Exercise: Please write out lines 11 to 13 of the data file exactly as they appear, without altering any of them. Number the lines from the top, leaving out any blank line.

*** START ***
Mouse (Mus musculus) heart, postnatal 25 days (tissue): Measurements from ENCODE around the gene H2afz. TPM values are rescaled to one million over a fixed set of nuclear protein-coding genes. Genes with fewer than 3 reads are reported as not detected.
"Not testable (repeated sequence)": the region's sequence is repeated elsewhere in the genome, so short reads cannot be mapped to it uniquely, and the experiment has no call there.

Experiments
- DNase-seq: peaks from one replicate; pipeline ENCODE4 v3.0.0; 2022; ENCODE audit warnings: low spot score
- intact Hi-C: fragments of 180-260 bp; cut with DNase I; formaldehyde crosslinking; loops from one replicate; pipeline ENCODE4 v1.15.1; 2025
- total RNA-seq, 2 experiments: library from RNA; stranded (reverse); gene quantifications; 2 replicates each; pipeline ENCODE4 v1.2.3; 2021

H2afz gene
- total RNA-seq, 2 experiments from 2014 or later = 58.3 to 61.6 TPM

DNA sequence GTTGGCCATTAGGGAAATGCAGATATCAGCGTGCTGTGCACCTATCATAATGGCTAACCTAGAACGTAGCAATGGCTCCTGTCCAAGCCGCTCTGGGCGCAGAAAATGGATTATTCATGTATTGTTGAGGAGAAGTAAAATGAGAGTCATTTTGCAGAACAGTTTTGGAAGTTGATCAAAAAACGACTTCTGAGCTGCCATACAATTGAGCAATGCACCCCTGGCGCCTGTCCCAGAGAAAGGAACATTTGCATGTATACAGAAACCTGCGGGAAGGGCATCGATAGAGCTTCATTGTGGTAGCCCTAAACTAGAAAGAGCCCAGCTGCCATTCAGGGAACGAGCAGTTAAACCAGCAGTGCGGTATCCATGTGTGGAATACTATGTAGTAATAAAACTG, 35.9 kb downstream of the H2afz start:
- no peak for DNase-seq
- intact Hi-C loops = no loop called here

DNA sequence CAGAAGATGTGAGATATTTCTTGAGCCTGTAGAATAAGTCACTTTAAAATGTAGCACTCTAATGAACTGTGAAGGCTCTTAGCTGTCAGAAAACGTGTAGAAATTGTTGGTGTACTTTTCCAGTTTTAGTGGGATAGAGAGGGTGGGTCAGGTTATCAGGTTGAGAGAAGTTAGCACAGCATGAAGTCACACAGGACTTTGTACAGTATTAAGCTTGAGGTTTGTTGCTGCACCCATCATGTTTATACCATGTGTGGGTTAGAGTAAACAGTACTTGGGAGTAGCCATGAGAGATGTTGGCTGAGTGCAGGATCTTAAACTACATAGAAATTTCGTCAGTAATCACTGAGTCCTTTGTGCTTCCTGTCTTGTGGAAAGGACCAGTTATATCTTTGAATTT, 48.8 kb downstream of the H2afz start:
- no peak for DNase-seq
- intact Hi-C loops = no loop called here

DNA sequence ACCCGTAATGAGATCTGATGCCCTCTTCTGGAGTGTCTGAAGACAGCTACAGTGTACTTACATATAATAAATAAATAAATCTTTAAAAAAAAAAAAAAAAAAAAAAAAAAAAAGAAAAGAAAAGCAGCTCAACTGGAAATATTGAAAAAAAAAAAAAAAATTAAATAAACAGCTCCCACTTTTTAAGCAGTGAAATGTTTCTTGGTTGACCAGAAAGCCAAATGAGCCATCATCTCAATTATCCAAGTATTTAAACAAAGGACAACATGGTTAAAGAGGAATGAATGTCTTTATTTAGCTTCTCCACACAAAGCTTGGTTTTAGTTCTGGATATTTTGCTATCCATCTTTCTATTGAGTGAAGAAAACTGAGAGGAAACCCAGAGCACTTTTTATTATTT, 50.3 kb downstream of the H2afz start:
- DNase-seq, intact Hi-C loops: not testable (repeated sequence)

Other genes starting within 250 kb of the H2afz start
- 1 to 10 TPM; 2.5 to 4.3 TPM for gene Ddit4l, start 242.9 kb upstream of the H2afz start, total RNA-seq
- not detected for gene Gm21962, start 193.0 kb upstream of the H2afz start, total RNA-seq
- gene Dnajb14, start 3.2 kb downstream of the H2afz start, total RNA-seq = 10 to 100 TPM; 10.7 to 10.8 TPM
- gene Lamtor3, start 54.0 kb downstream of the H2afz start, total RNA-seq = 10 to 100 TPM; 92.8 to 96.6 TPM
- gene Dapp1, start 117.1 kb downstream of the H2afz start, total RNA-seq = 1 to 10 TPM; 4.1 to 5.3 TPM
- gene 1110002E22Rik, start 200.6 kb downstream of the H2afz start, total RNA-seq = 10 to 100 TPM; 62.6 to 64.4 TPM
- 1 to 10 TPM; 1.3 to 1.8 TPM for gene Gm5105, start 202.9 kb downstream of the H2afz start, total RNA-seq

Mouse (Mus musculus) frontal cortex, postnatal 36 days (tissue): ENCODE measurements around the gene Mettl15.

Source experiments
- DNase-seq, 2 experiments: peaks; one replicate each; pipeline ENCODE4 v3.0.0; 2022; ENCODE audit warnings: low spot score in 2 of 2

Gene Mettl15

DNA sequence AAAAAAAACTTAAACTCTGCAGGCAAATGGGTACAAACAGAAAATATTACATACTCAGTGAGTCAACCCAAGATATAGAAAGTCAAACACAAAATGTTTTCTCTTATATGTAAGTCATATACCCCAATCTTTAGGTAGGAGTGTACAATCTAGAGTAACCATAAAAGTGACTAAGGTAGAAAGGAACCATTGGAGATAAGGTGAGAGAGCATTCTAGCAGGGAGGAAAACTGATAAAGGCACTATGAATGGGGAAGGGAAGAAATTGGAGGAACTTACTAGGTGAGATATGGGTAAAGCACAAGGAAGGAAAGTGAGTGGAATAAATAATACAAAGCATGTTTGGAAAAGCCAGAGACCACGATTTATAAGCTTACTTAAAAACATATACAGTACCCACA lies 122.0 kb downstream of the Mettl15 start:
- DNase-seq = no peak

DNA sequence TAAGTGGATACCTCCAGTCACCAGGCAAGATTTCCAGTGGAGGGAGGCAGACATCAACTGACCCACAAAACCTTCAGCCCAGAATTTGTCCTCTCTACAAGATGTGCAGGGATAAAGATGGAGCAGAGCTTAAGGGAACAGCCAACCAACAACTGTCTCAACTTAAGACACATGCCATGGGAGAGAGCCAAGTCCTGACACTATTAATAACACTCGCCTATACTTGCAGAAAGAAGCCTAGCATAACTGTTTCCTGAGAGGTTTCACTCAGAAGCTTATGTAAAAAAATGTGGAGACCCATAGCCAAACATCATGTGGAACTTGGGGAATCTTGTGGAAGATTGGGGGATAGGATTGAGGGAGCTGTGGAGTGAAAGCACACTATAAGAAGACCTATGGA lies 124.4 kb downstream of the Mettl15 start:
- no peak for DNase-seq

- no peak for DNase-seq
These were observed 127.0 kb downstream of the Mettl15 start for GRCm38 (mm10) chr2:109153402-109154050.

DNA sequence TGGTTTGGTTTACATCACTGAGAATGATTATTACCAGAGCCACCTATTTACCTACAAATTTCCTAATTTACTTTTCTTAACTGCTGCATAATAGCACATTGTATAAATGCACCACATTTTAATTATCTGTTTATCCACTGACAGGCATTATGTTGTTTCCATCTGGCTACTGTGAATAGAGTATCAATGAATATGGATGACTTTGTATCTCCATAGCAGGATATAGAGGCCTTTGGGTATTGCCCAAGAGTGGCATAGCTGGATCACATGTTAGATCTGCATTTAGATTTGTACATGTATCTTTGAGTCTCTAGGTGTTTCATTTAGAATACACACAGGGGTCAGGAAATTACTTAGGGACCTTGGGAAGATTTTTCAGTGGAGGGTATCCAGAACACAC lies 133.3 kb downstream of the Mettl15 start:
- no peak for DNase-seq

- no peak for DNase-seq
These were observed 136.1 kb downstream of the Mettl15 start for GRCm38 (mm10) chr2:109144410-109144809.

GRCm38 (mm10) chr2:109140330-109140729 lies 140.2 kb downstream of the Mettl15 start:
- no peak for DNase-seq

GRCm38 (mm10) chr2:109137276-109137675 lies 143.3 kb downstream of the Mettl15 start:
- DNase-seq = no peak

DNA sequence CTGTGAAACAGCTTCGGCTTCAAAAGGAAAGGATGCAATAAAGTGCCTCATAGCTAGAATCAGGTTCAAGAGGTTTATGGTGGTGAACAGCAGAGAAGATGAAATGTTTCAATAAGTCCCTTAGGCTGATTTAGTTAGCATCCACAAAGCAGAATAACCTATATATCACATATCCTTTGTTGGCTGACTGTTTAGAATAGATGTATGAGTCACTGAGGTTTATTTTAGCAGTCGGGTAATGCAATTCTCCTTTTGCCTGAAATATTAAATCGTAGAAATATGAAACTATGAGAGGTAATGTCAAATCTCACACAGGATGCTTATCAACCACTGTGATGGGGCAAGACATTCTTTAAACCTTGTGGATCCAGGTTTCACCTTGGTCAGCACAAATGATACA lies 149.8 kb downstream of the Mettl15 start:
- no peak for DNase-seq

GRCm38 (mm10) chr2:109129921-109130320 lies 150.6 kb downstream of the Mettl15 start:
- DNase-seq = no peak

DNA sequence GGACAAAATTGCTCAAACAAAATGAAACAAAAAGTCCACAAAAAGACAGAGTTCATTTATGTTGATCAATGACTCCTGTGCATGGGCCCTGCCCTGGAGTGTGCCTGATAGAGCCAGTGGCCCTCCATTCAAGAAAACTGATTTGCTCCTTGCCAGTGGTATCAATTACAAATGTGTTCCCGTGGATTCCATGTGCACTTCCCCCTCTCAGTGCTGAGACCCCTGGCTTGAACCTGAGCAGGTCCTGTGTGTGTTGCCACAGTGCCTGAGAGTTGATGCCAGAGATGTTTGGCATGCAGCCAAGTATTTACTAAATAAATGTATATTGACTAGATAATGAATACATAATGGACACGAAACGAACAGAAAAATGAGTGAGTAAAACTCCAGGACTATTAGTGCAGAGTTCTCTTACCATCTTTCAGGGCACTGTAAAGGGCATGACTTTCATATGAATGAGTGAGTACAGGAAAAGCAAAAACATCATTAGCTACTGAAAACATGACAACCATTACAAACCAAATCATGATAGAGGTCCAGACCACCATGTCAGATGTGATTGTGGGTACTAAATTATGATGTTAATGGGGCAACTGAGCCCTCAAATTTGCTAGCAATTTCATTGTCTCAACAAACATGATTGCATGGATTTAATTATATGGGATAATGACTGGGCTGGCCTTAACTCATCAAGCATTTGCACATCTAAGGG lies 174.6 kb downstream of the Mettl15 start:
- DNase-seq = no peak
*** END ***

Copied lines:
- intact Hi-C loops = no loop called here

DNA sequence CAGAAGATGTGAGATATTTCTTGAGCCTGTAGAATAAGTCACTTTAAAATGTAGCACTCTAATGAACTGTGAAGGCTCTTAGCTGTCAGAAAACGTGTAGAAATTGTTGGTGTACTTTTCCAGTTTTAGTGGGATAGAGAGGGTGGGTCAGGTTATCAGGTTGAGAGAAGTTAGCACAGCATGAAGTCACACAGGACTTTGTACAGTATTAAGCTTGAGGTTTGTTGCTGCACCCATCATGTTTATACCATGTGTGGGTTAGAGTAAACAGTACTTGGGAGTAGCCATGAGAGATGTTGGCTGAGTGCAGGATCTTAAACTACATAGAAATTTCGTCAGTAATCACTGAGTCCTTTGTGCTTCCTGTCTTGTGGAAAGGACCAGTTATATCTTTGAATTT, 48.8 kb downstream of the H2afz start:
- no peak for DNase-seq